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Buffaloes keep hooves in Rose Bowl door with win over Utes

Utah v Colorado
Colorado receiver Shay Fields catches a touchdown pass while being defended by Utah defensive back Tyrone Smith during their game Saturday.
(Justin Edmonds / Getty Images)

At about the same time USC was finishing up with Notre Dame, things were just getting started at Folsom Field.

A sellout crowd packed into the stadium, cheering as Ralphie the Buffalo charged out of his pen, rumbling down the sideline.

It felt like a celebration, and the Colorado football team made sure to provide a happy end, grinding out a 27-22 victory over Utah in the biggest college game this state has seen in years.

There were turnovers and missed opportunities, but the Buffaloes managed to continue their Cinderella season, clinching a spot in the Pac-12 Conference championship game on Friday.

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“It’s not always going to be pretty,” quarterback Sefo Liufau said. “It’s not always going to be perfect.”

In this case, it was enough to leave USC out in the cold or, more specifically, in second place in the conference’s South Division. But before Trojan fans get too upset, consider the curious math in this new era of the College Football Playoff.

If the Buffaloes, ninth in the CFP ranking, lose to No. 5 Washington on Friday — and if Washington makes the four-team playoff — No. 12 USC could leapfrog Colorado in the rankings and be selected as the conference’s Rose Bowl replacement.

Call it addition by subtraction. Colorado didn’t care much on Saturday night.

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“The sideline was definitely emotional,” receiver Devin Ross said. “It was just unreal, a once-in-a-lifetime experience.”

Colorado and Utah have a recent history of playing close games and this one was no different.

Coming off an upset loss to Oregon, No. 22 Utah (8-4) figured to have an edge on special teams and took advantage early when Boobie Hobbs returned a punt 55 yards for a 7-0 lead in the first quarter.

But the Utes could not get much going on offense, primarily because running back Joe Williams could not find open space against a defense geared to stop him.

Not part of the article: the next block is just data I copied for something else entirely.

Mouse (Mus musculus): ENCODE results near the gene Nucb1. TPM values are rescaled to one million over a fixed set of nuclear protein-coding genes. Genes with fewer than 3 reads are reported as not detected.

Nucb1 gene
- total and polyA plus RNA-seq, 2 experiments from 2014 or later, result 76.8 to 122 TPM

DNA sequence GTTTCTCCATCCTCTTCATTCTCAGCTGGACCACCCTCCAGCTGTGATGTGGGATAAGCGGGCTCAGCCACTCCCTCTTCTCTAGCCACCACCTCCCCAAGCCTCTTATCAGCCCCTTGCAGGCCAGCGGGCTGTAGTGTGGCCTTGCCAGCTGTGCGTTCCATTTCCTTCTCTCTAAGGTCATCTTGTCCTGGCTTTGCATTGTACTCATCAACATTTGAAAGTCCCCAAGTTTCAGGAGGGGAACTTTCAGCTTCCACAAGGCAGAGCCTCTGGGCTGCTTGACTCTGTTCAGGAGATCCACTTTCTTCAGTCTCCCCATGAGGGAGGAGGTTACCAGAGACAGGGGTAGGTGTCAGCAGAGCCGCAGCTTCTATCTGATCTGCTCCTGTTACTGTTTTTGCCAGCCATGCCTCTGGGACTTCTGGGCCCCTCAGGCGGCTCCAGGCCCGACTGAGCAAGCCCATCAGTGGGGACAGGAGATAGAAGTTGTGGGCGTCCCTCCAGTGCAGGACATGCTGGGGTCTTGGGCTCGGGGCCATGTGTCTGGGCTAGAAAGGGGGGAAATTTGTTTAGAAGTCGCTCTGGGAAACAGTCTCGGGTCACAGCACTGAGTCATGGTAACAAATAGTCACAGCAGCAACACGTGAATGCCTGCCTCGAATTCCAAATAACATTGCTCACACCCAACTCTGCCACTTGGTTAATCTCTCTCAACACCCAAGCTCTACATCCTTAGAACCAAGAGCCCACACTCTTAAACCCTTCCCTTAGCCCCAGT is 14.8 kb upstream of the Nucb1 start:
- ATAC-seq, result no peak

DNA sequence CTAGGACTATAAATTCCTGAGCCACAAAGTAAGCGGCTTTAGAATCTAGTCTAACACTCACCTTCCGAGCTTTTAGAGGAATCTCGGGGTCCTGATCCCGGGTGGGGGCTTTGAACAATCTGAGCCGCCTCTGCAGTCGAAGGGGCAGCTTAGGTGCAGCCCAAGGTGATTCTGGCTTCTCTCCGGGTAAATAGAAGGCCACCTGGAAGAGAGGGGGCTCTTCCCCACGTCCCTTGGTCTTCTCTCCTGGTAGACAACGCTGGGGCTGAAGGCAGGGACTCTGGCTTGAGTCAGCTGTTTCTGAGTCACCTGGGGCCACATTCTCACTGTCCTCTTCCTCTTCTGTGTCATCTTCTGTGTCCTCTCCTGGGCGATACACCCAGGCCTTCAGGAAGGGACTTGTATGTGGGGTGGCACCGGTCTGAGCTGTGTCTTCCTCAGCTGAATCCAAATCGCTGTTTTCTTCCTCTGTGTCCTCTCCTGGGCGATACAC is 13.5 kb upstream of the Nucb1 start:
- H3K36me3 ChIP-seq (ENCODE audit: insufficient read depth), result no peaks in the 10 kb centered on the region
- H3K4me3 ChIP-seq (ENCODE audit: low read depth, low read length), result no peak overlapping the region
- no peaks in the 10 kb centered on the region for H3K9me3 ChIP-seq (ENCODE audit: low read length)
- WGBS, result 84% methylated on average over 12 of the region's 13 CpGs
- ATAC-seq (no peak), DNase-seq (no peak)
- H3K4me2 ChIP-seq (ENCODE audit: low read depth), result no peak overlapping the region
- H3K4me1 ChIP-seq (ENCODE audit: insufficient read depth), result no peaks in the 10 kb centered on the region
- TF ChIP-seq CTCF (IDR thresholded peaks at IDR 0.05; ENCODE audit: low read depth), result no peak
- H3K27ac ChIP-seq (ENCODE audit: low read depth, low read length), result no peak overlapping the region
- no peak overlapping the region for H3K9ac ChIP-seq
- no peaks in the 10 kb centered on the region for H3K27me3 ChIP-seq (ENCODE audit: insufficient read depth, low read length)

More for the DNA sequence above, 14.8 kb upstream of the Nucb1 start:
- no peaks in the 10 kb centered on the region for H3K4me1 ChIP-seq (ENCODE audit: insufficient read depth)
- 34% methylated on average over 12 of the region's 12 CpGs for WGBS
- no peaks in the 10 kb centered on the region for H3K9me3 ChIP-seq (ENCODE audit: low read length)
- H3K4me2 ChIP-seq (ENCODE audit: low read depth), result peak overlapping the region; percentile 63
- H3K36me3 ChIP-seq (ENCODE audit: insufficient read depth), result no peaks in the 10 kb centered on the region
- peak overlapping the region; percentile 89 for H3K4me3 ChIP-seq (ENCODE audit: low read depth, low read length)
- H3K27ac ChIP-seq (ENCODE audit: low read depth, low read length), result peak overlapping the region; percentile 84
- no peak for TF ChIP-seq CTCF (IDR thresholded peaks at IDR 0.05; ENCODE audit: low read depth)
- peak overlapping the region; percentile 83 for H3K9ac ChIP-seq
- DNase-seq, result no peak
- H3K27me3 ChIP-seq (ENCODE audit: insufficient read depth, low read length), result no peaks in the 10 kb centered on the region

Given time to overcome its early hiccups, the Colorado offense started to find a rhythm, mixing short passes with runs by Liufau, who ended up with 270 yards passing and 59 rushing.

The senior scored on a short keeper to tie it 7-7 at the end of the first quarter, then engineered two long drives after that. Missed opportunities — incomplete passes to open receivers in the end zone — kept the halftime score close at 13-7.

The Buffaloes know that kind of play might prove more costly against a high-scoring Washington team.

“We need to get in the end zone when we’re down there,” said Colorado Coach Mike MacIntyre.

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This is a program that had fallen on hard times, losing 40 of 45 conference games in its first five seasons in the Pac-12.

“Usually at this time of year, we’re just moseying about on the field and just playing for pride,” Liufau said.

This fall, the Buffaloes have raced to a 10-2 record with thoughts of establishing a winning culture that extends beyond the current roster. Talking about his seniors playing their final season, MacIntyre said, “It’s definitely a send-off, but it’s not an end-off.”

Veteran leadership came into play in the second half Saturday as the Buffaloes had to weather a Utah comeback.

The Utes defense found a way to contain Liufau early in the third quarter, both on the ground and through the air. Their offense warmed up, too, with Williams on his way to 97 yards rushing.

But they could not translate this momentum into quite enough points, driving inside the 10-yard line three times and coming away with a total of only six points.

“We just weren’t able to get it done,” quarterback Troy Williams said. “Point, blank, period.”

Liufau led the Buffaloes on a long touchdown drive that ended with a perfect fade pass to Shay Fields for a 20-13 lead.

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A few minutes later, Joe Williams fumbled and Colorado linebacker Kenneth Olugbode went 10 yards with a scoop-and-score to widen the lead to 27-16. That was enough cushion to allow for a late Utah touchdown. As the clock ticked down, a roar began to grow in Folsom Field.

No one cared about playing a formidable Washington team next week. Or about CFP machinations that could put another team in the Rose Bowl.

david.wharton@latimes.com

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